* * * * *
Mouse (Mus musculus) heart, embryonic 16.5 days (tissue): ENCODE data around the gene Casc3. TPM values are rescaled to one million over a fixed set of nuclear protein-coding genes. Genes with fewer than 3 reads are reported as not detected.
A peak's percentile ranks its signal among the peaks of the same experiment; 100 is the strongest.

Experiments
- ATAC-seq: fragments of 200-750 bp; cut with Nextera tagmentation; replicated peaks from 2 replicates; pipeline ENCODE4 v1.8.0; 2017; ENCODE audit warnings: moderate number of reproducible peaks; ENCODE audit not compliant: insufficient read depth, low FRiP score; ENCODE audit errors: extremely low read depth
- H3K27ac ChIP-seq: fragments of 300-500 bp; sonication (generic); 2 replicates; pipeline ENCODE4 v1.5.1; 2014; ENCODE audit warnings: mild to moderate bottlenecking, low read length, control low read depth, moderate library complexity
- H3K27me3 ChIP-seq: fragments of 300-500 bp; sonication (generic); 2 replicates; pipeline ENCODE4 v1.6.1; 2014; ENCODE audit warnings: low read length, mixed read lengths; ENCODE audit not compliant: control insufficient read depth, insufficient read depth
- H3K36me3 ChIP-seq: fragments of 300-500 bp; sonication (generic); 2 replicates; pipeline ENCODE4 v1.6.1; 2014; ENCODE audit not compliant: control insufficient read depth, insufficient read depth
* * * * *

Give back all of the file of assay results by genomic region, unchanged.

Mouse (Mus musculus) heart, embryonic 16.5 days (tissue): ENCODE data around the gene Casc3. TPM values are rescaled to one million over a fixed set of nuclear protein-coding genes. Genes with fewer than 3 reads are reported as not detected.
A peak's percentile ranks its signal among the peaks of the same experiment; 100 is the strongest.

Experiments
- ATAC-seq: fragments of 200-750 bp; cut with Nextera tagmentation; replicated peaks from 2 replicates; pipeline ENCODE4 v1.8.0; 2017; ENCODE audit warnings: moderate number of reproducible peaks; ENCODE audit not compliant: insufficient read depth, low FRiP score; ENCODE audit errors: extremely low read depth
- H3K27ac ChIP-seq: fragments of 300-500 bp; sonication (generic); 2 replicates; pipeline ENCODE4 v1.5.1; 2014; ENCODE audit warnings: mild to moderate bottlenecking, low read length, control low read depth, moderate library complexity
- H3K27me3 ChIP-seq: fragments of 300-500 bp; sonication (generic); 2 replicates; pipeline ENCODE4 v1.6.1; 2014; ENCODE audit warnings: low read length, mixed read lengths; ENCODE audit not compliant: control insufficient read depth, insufficient read depth
- H3K36me3 ChIP-seq: fragments of 300-500 bp; sonication (generic); 2 replicates; pipeline ENCODE4 v1.6.1; 2014; ENCODE audit not compliant: control insufficient read depth, insufficient read depth